“We welcome the PCC’s recommendations, which are a sensible, real-world response to drug use and supply in the West Midlands, which we hope everyone will get behind.
“The benefits will be huge: crimes committed to fund drug use will fall, as will profits for organised crime gangs, while overdoses, HIV infections, and ambulance call-outs will be cut.”
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Shirley Cramer CBE, chief executive of the Royal Society for Public Health, said the recommendations were welcome. “We know that diverting people suffering as a result of harmful substance use away from the criminal justice system and into treatment leads to better outcomes for the individual and for society, and we know that pragmatic harm reduction interventions, such as drug consumption rooms, heroin assisted treatment and drug safety testing, can play an extremely helpful role in that process,” she added.
“It is heartening to hear more influential voices, with on-the-ground experience of these issues, give these measures their backing.”
A Home Office spokesperson backed the move to bring together police and health partners, but added: “This Government has no plans whatsoever to introduce drug consumption rooms. There is no legal framework for the provision of drug consumption rooms in the UK.
“A range of offences is likely to be committed in the operation of drug consumption rooms. We expect local police forces to enforce the law in such circumstances.
What’s the evidence base for drug consumption rooms and why aren’t they in the UK?
Seventy-eight consumption room facilities are in operation across seven EU countries, as well as Canada and Australia, and while the Home Office backs heroin assisted treatment it has opposed consumption rooms in the UK.
Home Office minister, Victoria Atkins, in a Westminster debate last month, said: “We have no intention of introducing drug consumption rooms,” and claimed they were not always evidence backed.
This followed efforts, by council and health chiefs in Scotland, to establish a consumption room for heroin users in Glasgow, which is currently prevented because of the risk of legal prosecution of staff.
But an evaluation of the supervised injection site “Insite” scheme in Vancouver, Canada – seen by The Independent – found it cut overdoses by 35 per cent, increased uptake of detoxification services by users, and saved more than $17m (£10.12m) by reducing new HIV infections.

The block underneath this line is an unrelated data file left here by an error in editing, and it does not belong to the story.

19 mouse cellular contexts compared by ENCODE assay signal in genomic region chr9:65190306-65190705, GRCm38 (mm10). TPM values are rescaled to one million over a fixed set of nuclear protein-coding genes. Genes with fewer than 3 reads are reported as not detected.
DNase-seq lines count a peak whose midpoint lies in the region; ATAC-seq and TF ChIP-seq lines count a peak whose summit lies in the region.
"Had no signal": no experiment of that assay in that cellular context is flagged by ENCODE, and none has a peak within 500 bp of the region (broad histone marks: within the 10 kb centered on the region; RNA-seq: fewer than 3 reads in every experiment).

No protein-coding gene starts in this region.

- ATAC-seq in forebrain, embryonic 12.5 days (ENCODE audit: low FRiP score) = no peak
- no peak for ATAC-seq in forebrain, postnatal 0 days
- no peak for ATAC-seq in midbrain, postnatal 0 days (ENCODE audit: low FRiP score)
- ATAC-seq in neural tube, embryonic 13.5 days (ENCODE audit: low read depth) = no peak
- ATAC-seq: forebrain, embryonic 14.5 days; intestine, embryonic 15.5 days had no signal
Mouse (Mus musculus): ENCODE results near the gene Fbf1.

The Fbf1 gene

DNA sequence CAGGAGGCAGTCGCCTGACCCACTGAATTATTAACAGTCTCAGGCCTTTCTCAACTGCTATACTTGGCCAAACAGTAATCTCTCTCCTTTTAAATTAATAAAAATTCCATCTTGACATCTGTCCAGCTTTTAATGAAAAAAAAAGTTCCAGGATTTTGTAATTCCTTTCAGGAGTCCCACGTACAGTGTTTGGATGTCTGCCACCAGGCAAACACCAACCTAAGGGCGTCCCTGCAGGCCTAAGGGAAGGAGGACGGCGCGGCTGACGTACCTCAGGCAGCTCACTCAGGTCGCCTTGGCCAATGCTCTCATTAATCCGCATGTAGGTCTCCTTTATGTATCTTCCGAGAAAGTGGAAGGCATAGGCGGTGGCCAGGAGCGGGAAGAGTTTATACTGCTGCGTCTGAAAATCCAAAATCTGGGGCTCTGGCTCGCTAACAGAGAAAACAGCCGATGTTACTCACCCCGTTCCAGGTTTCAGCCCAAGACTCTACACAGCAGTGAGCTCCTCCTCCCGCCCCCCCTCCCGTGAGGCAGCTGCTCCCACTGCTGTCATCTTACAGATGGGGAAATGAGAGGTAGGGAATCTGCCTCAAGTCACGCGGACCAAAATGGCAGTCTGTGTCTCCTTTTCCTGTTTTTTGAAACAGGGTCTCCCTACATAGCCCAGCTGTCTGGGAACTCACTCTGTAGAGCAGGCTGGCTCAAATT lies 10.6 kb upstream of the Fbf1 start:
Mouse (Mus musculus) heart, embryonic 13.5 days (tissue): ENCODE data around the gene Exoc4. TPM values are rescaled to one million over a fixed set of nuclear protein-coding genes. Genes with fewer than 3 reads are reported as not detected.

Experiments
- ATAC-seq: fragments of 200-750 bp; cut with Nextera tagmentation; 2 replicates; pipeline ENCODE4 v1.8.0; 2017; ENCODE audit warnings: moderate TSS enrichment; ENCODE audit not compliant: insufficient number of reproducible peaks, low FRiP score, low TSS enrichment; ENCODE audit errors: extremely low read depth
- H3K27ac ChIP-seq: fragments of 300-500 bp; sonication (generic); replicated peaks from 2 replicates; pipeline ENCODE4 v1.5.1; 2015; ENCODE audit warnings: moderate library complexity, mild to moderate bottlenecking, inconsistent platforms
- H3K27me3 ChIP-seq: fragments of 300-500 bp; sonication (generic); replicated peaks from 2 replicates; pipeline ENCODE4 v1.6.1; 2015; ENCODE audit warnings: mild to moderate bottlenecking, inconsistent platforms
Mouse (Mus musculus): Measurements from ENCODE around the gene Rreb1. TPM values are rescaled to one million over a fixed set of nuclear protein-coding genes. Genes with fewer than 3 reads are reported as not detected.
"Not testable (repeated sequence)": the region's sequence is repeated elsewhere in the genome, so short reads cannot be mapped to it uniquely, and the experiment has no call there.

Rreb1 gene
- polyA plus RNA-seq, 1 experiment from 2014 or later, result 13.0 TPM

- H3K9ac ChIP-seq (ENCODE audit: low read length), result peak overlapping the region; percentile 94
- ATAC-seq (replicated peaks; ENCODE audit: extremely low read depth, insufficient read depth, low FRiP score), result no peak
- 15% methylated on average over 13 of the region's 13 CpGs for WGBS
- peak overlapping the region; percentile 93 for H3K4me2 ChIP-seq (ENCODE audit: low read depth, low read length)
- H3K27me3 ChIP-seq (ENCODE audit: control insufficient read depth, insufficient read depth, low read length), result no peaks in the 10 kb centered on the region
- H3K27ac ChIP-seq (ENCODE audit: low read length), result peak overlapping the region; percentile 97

It led to fewer cases of drugs consumers injecting in public spaces, and less spending on needle clear ups.
It was also not shown to increase the numbers of heroin users or crime in the area – with vehicle break-ins falling.
Canadian health chiefs involved with the scheme wrote to Ms Atkins following her suggestion that it was not evidence backed, saying her arguments were “neither factually nor legally accurate”.
In a letter seen by The Independent, they added: “We invite you and your colleagues to visit Vancouver, tour Insite and other harm reduction facilities in the city (and elsewhere in the country), and see for yourself how such facilities operate.”
Richard Elliott, one of the signatories and executive director of the Canadian HIV/Aids Legal Network, told The Independent that they too had struggled to introduce the first drug consumption rooms.
“They were a hard sell in Canada, dating back to the late 1990s, but lots of advocacy by people who use drugs, human rights advocates, public health people, some enlightened municipal people in Vancouver, eventually broke through – and significantly, this was against the unfortunate backdrop of the last major overdose crisis,” he said.
However, protests, legal action and “backsliding” under the previous Conservative federal Government have shown that progress can be wiped out.
“We’re in a very different place now when it comes to harm reduction, including drug consumption rooms – but nothing can be taken for granted,” Mr Elliott said.
“What appears to be happening in the UK now is reminiscent of what has happened over the last 20 years in Canada.”
In Scotland, the Glasgow Health and Social Care Partnership is continuing to push for a treatment room site. A spokesperson said: “Discussions are ongoing on how we can best secure the legislative framework needed to ensure the facility can open legitimately.
“With HIV infection still rising among drug injectors and drug-related deaths a persistent issue for the city, the case for the facility in Glasgow remains as compelling as ever.”